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Brier Dudley offers a critical look at technology and business issues affecting the Northwest.

April 28, 2009 at 9:00 PM

Zillow’s killer real estate voyeur app for the iPhone

It’s hard to get too worked up about iPhone applications now that jillions are available, but the new Zillow iPhone App debuting tonight is amazing.

It could be one of those bits of software that convinces iPhone holdouts that, maybe, it’s finally time to get the hardware.

Especially if they’re real estate voyeurs, as two-thirds of Seattle has become over the past decade.

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The free Zillow app displays a bunch of information about nearby houses, including their previous sales price, current property tax, Zillow’s estimate of their value and what the owners would take for the place, if they’ve listed a “make me move” price on Zillow.

It also displays a list of comparable properties nearby for comparison.

In other words, you can walk or drive around a neighborhood and instantly see what all the houses are worth. I could see it even becoming part of a guessing game. Instead of making words from license plates, the kids could play “name that valuation.”

When you launch the application, it displays an aerial map showing rooftops on the surrounding block or two, using the iPhone’s GPS unit and Microsoft’s Virtual Earth mapping service.

(UPDATE: There have been a few complaints about the app being slow to respond. I asked Zillow what was up, the response:

“It probably depends if the people are on the 3G network or not. In general, location-based usage of this app is ultimately subject to the iPhone’s GPS signal and availability of 3G. However, the search function (entering an address, neighborhood or city into the search box and exploring an area) should work well from anywhere with a strong 3G or wireless signal.”)

Price info is displayed on the houses, and you can tap on the rooftops to get more details. If the house is for sale and interior pictures are posted on Zillow, you can even “see” inside the house.

You can also enter an address to look for houses elsewhere – basically the sort of thing you can do with the Zillow Web site that first launched in 2006.

“It puts 99 percent of the power of Zillow in the palm of your hand – and it’s fun,” gushed Chief Operating Officer Spencer Rascoff.

The company claims its site has information on about 88 million U.S. homes, or 95 percent of all homes in the country, and drew 8.8 million unique visitors last month. Much of the data is drawn from public records, which contribute to the company’s proprietary “Zestimate” house-value estimates.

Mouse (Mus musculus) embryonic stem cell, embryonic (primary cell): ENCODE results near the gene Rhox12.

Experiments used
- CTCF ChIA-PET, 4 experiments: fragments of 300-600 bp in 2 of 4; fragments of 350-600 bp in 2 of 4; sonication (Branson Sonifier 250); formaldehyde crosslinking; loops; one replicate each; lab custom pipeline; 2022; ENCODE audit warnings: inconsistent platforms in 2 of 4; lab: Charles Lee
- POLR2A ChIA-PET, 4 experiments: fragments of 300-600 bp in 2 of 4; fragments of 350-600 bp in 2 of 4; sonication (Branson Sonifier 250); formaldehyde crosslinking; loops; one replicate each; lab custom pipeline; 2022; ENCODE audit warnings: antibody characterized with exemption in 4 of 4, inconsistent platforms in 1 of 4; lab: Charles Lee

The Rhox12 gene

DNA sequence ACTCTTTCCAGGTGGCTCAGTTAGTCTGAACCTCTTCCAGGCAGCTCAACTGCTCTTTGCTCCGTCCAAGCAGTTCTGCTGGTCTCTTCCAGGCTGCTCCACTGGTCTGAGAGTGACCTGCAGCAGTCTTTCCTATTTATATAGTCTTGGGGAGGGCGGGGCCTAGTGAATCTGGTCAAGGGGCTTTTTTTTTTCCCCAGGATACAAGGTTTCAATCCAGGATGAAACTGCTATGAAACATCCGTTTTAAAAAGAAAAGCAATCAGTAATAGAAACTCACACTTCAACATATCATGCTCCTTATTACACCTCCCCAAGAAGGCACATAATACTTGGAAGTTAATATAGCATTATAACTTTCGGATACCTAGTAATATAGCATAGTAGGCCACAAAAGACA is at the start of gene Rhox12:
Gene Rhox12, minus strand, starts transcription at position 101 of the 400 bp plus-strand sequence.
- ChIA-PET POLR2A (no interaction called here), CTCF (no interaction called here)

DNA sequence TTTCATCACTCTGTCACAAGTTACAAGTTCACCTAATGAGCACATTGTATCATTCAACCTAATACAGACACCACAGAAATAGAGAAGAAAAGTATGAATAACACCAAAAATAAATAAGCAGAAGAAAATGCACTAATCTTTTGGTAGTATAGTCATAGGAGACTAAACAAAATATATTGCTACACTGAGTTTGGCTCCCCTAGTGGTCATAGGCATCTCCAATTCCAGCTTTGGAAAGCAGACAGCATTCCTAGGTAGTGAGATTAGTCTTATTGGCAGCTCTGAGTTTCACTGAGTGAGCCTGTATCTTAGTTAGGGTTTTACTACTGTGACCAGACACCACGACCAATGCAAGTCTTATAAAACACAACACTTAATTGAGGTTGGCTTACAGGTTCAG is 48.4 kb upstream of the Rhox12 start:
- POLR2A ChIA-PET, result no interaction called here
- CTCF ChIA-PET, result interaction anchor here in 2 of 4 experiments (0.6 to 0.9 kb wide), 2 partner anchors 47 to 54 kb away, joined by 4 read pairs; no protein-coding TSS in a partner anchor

Zillow initially thought the application would become basically a separate, mobile version of the site, but Apple told the company to expect the application to also drive visitors back to Zillow, Rascoff said.

It turned out to be harder than expected to build the app, he said, and the company doesn’t have any immediate plans to offer similar software for other mobile phones, beyond the existing mobile-optimized version of Zillow.com.

Zillow retrenched last fall, cutting its staff from 150 to 110, but it’s grown back to about 135. Rascoff said uncertainty in the housing market has boosted traffic, which was up 70 percent over March 2008.

The best-funded Web startup in Seattle still has plenty of its $87 million in funding left, he said, and is still focused on building scale more than revenue.

I thought Zillow would have been acquired by one of the Internet giants by now, but Rascoff said “not this year.”

If there’s any merger and acquisition activity this year, it’s likely to be Zillow buying smaller companies.

“We’d like to be acquisitive,” he said.

Even more intriguing was Rascoff’s answer when I asked if Zillow would be raising more capital to keep building the business:

“We think the next fund-raising, capital event will be an IPO,” he said, adding, after a glance from a spokeswoman, that the company doesn’t know when that will happen.

The Zillow iPhone App is scheduled to be available today at Apple’s iTunes App Store. A few more screenshots Zillow provided:

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Comments | More in | Topics: Apple, apple, iphone

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